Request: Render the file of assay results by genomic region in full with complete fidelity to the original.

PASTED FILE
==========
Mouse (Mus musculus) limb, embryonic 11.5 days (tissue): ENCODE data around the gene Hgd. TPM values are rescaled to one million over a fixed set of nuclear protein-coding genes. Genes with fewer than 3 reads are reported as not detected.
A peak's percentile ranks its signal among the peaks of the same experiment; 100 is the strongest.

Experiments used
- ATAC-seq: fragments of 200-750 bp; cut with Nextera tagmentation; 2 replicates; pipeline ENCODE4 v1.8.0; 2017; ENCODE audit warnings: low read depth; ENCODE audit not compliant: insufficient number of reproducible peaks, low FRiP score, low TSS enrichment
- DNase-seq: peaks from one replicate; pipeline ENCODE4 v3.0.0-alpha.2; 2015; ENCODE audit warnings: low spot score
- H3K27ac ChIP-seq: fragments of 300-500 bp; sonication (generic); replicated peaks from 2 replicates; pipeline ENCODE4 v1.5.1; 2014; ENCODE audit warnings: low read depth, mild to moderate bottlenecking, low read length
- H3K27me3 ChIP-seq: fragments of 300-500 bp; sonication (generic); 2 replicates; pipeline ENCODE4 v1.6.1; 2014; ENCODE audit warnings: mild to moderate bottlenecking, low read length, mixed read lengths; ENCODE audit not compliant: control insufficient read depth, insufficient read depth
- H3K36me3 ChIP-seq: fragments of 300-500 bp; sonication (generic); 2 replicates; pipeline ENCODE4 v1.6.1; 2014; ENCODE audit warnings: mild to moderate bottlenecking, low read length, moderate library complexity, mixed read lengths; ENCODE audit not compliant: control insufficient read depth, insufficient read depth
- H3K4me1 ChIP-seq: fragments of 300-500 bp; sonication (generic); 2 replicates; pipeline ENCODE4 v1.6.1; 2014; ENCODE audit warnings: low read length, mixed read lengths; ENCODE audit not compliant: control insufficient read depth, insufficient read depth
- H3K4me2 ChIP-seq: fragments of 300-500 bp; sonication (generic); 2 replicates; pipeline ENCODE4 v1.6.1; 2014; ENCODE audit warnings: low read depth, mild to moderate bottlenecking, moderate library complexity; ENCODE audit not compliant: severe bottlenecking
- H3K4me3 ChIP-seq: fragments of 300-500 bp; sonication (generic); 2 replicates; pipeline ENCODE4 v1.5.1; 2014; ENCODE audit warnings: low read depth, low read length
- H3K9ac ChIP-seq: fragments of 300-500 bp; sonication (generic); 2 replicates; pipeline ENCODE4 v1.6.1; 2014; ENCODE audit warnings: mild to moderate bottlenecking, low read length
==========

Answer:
Mouse (Mus musculus) limb, embryonic 11.5 days (tissue): ENCODE data around the gene Hgd. TPM values are rescaled to one million over a fixed set of nuclear protein-coding genes. Genes with fewer than 3 reads are reported as not detected.
A peak's percentile ranks its signal among the peaks of the same experiment; 100 is the strongest.

Experiments used
- ATAC-seq: fragments of 200-750 bp; cut with Nextera tagmentation; 2 replicates; pipeline ENCODE4 v1.8.0; 2017; ENCODE audit warnings: low read depth; ENCODE audit not compliant: insufficient number of reproducible peaks, low FRiP score, low TSS enrichment
- DNase-seq: peaks from one replicate; pipeline ENCODE4 v3.0.0-alpha.2; 2015; ENCODE audit warnings: low spot score
- H3K27ac ChIP-seq: fragments of 300-500 bp; sonication (generic); replicated peaks from 2 replicates; pipeline ENCODE4 v1.5.1; 2014; ENCODE audit warnings: low read depth, mild to moderate bottlenecking, low read length
- H3K27me3 ChIP-seq: fragments of 300-500 bp; sonication (generic); 2 replicates; pipeline ENCODE4 v1.6.1; 2014; ENCODE audit warnings: mild to moderate bottlenecking, low read length, mixed read lengths; ENCODE audit not compliant: control insufficient read depth, insufficient read depth
- H3K36me3 ChIP-seq: fragments of 300-500 bp; sonication (generic); 2 replicates; pipeline ENCODE4 v1.6.1; 2014; ENCODE audit warnings: mild to moderate bottlenecking, low read length, moderate library complexity, mixed read lengths; ENCODE audit not compliant: control insufficient read depth, insufficient read depth
- H3K4me1 ChIP-seq: fragments of 300-500 bp; sonication (generic); 2 replicates; pipeline ENCODE4 v1.6.1; 2014; ENCODE audit warnings: low read length, mixed read lengths; ENCODE audit not compliant: control insufficient read depth, insufficient read depth
- H3K4me2 ChIP-seq: fragments of 300-500 bp; sonication (generic); 2 replicates; pipeline ENCODE4 v1.6.1; 2014; ENCODE audit warnings: low read depth, mild to moderate bottlenecking, moderate library complexity; ENCODE audit not compliant: severe bottlenecking
- H3K4me3 ChIP-seq: fragments of 300-500 bp; sonication (generic); 2 replicates; pipeline ENCODE4 v1.5.1; 2014; ENCODE audit warnings: low read depth, low read length
- H3K9ac ChIP-seq: fragments of 300-500 bp; sonication (generic); 2 replicates; pipeline ENCODE4 v1.6.1; 2014; ENCODE audit warnings: mild to moderate bottlenecking, low read length